Gallup: Most Oppose the Debt Agreement

A new poll shows that 46 percent of Americans oppose, and 39 percent favor, the Budget Control Act, the new debt limit and deficit reduction law passed by Congress and signed into law by President Obama this week.

The poll was conducted Tuesday night by USA Today/Gallup, after the law was passed by both houses of Congress. Support of the law was split along partisan and ideological lines with Democrats and liberals showing the most support and Republicans and conservatives showing the least support.

Fifty-eight percent of Democrats and 51 percent of liberals approved of the law while 50 percent of Republicans and 64 percent of conservatives disapproved of the law. This is surprising considering that Democrats and liberals in the media generally acknowledge that Republicans got more of what they wanted in the agreement than Democrats.

Independents, those who do not identify with either political party, were more likely to disapprove (50 percent) than approve (33 percent). Those who consider themselves ideologically “moderate” were more likely to approve (48 percent) than disapprove (32 percent).

Respondents were also asked if they consider the agreement “a step forward, a step backward, or neither in terms of addressing the federal debt situation?” The most common answer by far (50 percent) was “neither,” regardless of party affiliation or political party. This is in stark contrast to messages heard from President Obama and congressional leaders of both parties who have all declared the legislation to be a step in the right direction.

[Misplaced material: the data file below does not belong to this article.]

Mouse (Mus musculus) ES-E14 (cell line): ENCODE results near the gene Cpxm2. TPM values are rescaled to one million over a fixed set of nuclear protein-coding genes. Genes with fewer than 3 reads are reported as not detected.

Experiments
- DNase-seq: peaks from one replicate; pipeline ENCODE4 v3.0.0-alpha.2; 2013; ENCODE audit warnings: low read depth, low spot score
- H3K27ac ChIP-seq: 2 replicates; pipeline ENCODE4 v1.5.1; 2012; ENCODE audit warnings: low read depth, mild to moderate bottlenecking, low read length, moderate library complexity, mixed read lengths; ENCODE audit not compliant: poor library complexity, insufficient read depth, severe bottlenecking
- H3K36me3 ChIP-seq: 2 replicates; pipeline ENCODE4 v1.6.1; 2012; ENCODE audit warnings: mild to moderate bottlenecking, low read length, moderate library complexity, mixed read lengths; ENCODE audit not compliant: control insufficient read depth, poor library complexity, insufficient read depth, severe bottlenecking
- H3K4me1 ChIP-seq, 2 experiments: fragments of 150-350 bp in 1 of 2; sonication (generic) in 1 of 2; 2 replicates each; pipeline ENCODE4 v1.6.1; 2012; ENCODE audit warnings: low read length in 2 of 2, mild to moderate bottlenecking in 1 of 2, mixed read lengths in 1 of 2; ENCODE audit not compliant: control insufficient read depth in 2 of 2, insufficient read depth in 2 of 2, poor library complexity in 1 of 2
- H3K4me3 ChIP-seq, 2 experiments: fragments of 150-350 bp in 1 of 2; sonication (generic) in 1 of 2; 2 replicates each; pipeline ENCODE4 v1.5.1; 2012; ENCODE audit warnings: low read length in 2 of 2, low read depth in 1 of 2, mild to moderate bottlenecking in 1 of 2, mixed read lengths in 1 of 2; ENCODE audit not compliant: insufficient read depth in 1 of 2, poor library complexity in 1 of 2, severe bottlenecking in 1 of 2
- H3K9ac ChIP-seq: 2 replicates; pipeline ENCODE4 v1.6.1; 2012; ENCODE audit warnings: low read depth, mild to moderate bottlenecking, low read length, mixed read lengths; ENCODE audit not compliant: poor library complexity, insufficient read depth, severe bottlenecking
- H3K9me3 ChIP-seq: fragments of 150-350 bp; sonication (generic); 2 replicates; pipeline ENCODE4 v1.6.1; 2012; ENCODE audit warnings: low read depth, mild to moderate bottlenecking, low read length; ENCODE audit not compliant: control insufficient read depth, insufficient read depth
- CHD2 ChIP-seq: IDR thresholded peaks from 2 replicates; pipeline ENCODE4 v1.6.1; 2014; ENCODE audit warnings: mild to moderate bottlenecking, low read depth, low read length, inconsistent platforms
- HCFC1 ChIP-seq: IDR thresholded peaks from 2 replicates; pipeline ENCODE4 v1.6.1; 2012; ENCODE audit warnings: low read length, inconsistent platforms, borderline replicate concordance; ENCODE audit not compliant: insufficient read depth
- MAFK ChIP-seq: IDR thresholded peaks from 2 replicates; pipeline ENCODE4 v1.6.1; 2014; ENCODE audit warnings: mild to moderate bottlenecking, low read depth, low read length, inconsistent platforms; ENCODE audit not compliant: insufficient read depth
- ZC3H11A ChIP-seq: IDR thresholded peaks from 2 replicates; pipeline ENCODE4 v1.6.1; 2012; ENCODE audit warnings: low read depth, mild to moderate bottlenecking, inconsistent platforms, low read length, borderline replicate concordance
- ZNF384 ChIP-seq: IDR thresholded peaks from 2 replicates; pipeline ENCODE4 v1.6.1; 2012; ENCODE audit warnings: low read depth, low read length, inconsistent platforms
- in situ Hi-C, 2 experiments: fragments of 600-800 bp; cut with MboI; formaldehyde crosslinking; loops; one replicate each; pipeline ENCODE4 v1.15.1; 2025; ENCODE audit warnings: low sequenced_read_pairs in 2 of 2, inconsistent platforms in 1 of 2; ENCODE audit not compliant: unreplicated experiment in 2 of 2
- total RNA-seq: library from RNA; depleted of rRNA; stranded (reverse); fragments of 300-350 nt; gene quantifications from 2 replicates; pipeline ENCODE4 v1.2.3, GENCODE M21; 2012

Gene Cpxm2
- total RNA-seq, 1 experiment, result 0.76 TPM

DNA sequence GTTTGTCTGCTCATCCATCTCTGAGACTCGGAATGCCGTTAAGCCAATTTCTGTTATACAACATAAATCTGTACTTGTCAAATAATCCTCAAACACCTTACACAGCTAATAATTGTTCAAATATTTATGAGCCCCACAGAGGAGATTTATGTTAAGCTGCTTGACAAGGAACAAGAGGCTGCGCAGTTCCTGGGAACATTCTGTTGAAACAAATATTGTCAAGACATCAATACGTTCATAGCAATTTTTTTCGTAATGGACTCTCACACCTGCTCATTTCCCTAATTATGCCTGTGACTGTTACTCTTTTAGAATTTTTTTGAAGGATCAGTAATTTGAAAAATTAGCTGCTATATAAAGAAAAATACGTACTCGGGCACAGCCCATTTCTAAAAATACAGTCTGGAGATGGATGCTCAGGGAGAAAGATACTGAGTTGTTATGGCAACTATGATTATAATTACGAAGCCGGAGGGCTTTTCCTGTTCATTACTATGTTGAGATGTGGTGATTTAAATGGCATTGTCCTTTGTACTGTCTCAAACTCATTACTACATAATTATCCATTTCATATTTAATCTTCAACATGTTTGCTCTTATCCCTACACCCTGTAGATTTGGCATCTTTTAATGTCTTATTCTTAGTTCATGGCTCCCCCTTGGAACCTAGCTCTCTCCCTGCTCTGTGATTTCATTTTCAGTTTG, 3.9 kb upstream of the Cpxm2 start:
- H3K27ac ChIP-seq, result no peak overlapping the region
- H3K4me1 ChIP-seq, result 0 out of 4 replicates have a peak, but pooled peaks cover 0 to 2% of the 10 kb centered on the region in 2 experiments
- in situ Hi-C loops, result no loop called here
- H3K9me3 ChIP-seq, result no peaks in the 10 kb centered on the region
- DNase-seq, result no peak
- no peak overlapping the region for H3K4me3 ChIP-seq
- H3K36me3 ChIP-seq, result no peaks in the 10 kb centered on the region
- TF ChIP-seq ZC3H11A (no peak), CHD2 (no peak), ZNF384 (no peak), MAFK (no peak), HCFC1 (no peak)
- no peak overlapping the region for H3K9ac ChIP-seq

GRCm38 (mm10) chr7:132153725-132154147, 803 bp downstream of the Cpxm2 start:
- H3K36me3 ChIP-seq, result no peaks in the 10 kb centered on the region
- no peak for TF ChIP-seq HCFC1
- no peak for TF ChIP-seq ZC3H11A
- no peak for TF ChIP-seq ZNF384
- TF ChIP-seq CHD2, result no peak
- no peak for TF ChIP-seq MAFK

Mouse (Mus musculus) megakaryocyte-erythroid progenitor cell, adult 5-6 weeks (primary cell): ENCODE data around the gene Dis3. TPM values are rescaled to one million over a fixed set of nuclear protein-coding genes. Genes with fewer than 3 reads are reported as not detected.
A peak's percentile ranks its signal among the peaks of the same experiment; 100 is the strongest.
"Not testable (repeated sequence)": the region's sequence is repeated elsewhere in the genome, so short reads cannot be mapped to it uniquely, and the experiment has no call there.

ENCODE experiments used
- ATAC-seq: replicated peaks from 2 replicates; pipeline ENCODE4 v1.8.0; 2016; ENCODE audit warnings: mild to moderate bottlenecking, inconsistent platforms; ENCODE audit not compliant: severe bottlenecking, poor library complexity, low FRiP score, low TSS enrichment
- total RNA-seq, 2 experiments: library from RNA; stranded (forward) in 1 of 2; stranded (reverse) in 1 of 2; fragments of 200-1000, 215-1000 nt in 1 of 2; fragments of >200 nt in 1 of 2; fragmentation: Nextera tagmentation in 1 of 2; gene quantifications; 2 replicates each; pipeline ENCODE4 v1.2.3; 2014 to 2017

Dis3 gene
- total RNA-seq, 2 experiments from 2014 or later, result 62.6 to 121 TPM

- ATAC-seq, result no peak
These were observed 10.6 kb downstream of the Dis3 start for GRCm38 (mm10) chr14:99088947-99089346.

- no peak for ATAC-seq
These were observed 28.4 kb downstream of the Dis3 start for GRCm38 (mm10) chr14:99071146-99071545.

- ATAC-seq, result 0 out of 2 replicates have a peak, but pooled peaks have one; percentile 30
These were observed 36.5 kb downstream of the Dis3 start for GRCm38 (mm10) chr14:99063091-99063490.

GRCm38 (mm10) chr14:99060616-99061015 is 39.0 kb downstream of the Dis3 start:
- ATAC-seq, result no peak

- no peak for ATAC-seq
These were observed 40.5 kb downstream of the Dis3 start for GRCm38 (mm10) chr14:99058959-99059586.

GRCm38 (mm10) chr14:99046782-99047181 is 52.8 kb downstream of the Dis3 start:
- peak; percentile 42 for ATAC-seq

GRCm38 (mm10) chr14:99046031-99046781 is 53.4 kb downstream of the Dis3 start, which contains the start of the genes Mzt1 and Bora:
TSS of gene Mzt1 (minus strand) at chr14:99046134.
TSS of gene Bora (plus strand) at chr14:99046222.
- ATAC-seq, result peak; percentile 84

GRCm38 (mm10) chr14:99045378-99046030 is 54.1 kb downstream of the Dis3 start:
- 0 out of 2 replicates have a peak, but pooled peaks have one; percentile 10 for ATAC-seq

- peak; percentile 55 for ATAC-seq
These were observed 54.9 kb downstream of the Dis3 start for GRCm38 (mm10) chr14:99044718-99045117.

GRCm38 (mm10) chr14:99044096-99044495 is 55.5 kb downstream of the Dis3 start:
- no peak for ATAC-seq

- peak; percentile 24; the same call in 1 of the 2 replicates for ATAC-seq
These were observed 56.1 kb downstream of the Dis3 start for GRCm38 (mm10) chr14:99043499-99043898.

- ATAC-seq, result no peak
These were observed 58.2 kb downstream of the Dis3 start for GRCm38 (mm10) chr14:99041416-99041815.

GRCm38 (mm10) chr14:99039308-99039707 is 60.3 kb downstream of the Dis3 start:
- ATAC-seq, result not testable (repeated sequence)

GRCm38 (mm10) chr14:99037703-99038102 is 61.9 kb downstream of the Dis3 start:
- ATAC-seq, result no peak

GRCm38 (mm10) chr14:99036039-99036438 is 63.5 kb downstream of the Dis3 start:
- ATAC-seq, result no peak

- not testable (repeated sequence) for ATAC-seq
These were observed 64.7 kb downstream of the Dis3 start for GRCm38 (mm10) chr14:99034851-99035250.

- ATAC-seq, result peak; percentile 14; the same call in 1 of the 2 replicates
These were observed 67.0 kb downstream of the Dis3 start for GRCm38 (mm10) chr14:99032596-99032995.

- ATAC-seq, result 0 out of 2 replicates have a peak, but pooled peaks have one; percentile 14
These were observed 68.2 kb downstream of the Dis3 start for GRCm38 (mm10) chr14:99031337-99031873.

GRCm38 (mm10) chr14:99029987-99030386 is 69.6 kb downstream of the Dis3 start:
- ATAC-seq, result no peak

The poll also showed Americans are pessimistic about the effect the Budget Control Act will have on the economy. Gallup asked if the agreement will “make the economy better, not have much effect, or will it make the economy worse.”

Among all Americans, a plurality (41 percent) said it will make the economy worse. Republicans and conservatives were the most pessimistic, with 49 percent of Republicans and 54 percent of conservatives saying it will make the economy worse. Only eight percent of Republicans and 10 percent of conservatives said it will make the economy better.

Democrats were the most optimistic group, with 29 percent saying it will make the economy better, while one-third of Democrats said the law will make the economy worse and another one-third said it will have no effect.

The Budget Control Act raises the debt ceiling and cuts spending by nearly $1 trillion. It also sets up a joint committee of Congress to craft a bill that reduces budget deficits by around $1.5 trillion.

The poll is based upon telephone interviews with 1,012 adults and has a margin of error of +/- 4 percent.